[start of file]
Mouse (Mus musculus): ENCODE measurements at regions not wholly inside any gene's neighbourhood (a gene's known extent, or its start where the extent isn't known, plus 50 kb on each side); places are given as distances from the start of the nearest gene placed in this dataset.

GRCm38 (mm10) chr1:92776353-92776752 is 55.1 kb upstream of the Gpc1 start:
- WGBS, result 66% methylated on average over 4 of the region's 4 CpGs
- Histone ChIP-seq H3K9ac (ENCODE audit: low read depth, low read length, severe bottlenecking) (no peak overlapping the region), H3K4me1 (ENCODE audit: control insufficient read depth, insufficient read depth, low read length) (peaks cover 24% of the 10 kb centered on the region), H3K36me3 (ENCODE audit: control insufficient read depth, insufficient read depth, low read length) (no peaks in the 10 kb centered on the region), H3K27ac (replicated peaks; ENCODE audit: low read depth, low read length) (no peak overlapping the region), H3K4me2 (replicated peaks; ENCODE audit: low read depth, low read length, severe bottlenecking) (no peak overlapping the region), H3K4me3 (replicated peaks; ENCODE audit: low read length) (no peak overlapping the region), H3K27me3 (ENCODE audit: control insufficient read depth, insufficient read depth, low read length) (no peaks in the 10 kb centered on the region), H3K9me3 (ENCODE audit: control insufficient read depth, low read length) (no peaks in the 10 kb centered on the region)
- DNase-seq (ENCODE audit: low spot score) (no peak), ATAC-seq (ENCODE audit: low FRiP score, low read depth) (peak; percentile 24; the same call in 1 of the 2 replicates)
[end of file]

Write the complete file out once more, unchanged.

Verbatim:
Mouse (Mus musculus): ENCODE measurements at regions not wholly inside any gene's neighbourhood (a gene's known extent, or its start where the extent isn't known, plus 50 kb on each side); places are given as distances from the start of the nearest gene placed in this dataset.

GRCm38 (mm10) chr1:92776353-92776752 is 55.1 kb upstream of the Gpc1 start:
- WGBS, result 66% methylated on average over 4 of the region's 4 CpGs
- Histone ChIP-seq H3K9ac (ENCODE audit: low read depth, low read length, severe bottlenecking) (no peak overlapping the region), H3K4me1 (ENCODE audit: control insufficient read depth, insufficient read depth, low read length) (peaks cover 24% of the 10 kb centered on the region), H3K36me3 (ENCODE audit: control insufficient read depth, insufficient read depth, low read length) (no peaks in the 10 kb centered on the region), H3K27ac (replicated peaks; ENCODE audit: low read depth, low read length) (no peak overlapping the region), H3K4me2 (replicated peaks; ENCODE audit: low read depth, low read length, severe bottlenecking) (no peak overlapping the region), H3K4me3 (replicated peaks; ENCODE audit: low read length) (no peak overlapping the region), H3K27me3 (ENCODE audit: control insufficient read depth, insufficient read depth, low read length) (no peaks in the 10 kb centered on the region), H3K9me3 (ENCODE audit: control insufficient read depth, low read length) (no peaks in the 10 kb centered on the region)
- DNase-seq (ENCODE audit: low spot score) (no peak), ATAC-seq (ENCODE audit: low FRiP score, low read depth) (peak; percentile 24; the same call in 1 of the 2 replicates)